Want to move to the Philippines?
With its tropical climate and steadily growing economy, the Philippines is quickly becoming one of the most popular expat destinations in Southeast Asia. This extensive archipelago of more than 7,000 islands has long attracted immigrants from as far afield as Spain, America and Australia. Expats moving to the Philippines today can expect to find a multicultural country influenced as much by the West as it is by the East.
Most expats who move to the Philippines live in Manila, and many find it easy to adjust to life in this bustling modern city with its blend of Western influences and traditional charm.
Wherever you move to, the warmth of the locals will help you settle into your new home. Filipinos are very welcoming towards expats, and they’ll guide you through their customs and traditions. It may take a while to get used to local practices such as eating with your hands. And the crowded public spaces in urban areas can be overwhelming at times. If you’re feeling homesick, there are some well-established expat communities on hand to support you.
Basic info about the Philippines
Population: 111 million
Capital city: Manila
Largest city: Quezon City
Main languages: Filipino and English
Main religion: Roman Catholic. Other religions include Islam
Political system: Unitary presidential constitutional republic
Electricity: 220V, 60Hz. Standard plugs have two flat pins, but three-pin plugs are also used
Currency: Philippine peso (PHP)
International dialling code: +63
Internet domain: .ph
Emergency numbers: 911 or 117
Road traffic: Drives on the right
Weather in the Philippines
The Philippines has a tropical marine climate with a rainy season and a dry season.
The summer monsoon brings heavy rain to most of the country from May to October, while the winter monsoon brings cooler, drier weather from December to February.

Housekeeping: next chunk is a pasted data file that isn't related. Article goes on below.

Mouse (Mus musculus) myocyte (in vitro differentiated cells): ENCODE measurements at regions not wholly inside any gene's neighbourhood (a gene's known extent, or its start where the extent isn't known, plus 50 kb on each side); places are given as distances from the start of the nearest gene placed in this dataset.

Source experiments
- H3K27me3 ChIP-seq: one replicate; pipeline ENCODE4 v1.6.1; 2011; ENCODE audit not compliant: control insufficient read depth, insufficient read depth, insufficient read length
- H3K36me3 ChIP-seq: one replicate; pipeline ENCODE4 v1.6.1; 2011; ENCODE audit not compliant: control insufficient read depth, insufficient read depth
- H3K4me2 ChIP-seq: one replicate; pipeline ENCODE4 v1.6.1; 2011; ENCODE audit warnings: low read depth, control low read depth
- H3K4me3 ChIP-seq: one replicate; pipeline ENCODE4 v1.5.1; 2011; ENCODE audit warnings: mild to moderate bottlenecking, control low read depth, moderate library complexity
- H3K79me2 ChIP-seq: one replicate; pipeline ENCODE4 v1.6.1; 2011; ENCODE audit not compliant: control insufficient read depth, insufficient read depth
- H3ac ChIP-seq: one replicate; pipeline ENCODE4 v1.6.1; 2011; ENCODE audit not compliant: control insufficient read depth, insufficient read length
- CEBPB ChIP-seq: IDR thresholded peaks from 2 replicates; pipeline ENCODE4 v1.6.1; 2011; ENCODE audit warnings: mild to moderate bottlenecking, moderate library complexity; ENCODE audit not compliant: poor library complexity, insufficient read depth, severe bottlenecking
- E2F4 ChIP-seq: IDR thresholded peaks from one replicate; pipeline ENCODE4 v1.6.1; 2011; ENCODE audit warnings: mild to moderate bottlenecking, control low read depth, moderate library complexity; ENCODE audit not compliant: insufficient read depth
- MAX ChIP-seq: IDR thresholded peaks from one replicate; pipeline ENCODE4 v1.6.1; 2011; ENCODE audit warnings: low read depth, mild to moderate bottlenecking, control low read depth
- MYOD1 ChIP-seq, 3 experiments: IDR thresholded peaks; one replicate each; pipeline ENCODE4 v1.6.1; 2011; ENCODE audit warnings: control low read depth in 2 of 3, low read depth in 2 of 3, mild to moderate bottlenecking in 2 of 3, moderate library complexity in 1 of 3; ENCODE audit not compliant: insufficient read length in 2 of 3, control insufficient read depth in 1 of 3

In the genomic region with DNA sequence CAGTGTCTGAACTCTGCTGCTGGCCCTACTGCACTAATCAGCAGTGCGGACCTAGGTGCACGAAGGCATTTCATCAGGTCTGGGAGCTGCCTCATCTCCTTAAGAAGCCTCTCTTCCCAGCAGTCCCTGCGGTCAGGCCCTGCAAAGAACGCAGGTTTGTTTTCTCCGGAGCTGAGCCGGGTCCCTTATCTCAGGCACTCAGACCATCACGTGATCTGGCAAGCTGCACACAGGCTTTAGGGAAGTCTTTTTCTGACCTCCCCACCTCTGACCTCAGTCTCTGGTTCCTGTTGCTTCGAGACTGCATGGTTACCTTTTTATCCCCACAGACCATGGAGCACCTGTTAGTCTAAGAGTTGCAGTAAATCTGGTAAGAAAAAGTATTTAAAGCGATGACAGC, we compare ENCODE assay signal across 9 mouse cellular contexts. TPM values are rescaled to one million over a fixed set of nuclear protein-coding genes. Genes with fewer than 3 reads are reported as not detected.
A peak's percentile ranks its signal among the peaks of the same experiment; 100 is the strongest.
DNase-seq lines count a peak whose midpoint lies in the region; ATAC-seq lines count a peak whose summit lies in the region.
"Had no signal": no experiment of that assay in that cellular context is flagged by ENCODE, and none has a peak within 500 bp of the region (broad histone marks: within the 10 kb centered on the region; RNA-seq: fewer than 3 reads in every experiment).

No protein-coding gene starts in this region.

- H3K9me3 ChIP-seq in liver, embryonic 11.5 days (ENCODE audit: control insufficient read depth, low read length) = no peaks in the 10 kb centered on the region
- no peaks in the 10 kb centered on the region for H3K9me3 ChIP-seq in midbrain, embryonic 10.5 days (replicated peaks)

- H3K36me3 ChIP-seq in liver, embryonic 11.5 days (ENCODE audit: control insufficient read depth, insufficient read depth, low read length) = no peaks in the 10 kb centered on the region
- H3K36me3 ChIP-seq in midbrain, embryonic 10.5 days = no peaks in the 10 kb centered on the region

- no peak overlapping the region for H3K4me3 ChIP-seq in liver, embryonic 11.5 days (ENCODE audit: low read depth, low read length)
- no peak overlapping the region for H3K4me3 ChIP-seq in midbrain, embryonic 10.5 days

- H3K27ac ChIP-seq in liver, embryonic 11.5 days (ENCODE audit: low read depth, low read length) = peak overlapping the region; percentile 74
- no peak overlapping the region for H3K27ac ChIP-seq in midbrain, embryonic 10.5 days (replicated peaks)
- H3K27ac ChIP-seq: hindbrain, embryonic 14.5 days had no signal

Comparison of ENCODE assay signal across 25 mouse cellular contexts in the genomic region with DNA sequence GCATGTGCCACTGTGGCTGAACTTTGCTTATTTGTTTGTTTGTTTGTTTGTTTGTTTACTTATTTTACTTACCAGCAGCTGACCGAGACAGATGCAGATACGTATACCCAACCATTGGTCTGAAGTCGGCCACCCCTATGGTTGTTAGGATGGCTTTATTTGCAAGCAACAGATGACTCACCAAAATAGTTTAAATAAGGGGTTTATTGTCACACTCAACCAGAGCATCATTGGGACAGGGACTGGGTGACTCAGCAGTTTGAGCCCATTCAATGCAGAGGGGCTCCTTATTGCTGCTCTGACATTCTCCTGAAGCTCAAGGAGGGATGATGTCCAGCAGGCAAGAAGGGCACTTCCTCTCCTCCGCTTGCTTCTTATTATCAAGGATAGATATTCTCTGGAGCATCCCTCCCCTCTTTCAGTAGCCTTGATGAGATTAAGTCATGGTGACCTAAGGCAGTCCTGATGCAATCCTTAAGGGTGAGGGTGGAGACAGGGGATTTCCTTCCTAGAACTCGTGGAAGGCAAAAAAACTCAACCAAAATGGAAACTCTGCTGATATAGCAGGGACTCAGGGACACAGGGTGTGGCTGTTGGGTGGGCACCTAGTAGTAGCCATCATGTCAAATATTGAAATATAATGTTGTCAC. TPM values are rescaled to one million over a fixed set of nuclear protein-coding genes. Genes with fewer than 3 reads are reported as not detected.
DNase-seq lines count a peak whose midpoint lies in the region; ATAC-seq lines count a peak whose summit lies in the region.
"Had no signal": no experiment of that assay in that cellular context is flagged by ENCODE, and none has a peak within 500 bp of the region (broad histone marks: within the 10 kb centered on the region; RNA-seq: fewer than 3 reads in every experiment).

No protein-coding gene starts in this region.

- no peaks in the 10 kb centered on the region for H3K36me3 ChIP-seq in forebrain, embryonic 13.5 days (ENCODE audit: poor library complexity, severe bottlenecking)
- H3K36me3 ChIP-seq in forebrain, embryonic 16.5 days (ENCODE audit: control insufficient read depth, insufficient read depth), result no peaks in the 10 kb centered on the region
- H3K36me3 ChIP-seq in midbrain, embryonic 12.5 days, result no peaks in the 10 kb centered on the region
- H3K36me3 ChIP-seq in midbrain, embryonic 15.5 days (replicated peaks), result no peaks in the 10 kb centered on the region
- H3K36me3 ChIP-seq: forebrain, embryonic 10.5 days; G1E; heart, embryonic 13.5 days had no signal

The hottest months are April and May, although there’s little variation in temperature all year round. Manila and most of the lowland areas are hot and dusty from March to May when temperatures can rise to around 37°C (99°F).
Key phrases in Filipino
- Hello Kumusta
- Good evening Magandáng gabi
- Goodbye Paalam
- How are you? Kamusta ka?
- Thank you Salamat
- Yes Oô
- No Hindi
- Do you speak English? Marunong ba kayong mag-Ingglés?
- Can you help me? Maaari n'yo po ba akong tulungan?
- I'm sorry Pasensya na
Shipping to the Philippines
You can ship goods to the Philippines by air or sea. Air freight is quicker, but it’s usually much cheaper to send your belongings by sea. Shipments must arrive within 60 days of your arrival and are subject to inspection. An international removals company can advise you on the latest customs regulations.
You can import most goods duty free as long as you’ve owned them for at least 6 months and have no intention of selling them. Only returning residents and diplomats can import cars duty free – all other new and used vehicles are subject to high taxes.
Items banned from import into the Philippines include firearms and ungraded gold and silver. It’s also illegal to import right-hand-drive cars.
If you want to take a pet to the Philippines, you’ll have to apply for a permit through the Bureau of Animal Industry in Manila. You’ll also have to supply valid health certificates and up-to-date vaccination records. Birds of any kind can’t be brought into the country.
How can I open an offshore bank account?
Top tips for the Philippines
See what people responding to our Expat Explorer Survey think about living in the Philippines.
Philippines is a wonderful place to stay. Keep your 'ID' card always with you. Transport of your own is a must. Let it be your first priority. Always keep some cash at home.
Look beneath the American cultural veneer and see the complexity of the culture that mixes the pre-Hispanic Filipino culture with Chinese, Spanish and American influences.
All Expat Explorer survey data and all tips (in quotation marks) are provided by HSBC.
All other content is provided by expatarrivals.com, Globe Media Ltd and was last updated in September 2021. HSBC accepts no responsibility for the accuracy of this information.
This information is purely for orientation and to inspire further research, it does not constitute advice and no liability is accepted to recipients acting independently on its contents. The views expressed are subject to change.
Always remember to ensure you're aware of and comply with any laws in your host country or country of origin that apply to gift giving and bribery.
You might also be interested in
What is an offshore bank account?
Opening an offshore account, can be an effective way to save, invest and manage money while abroad.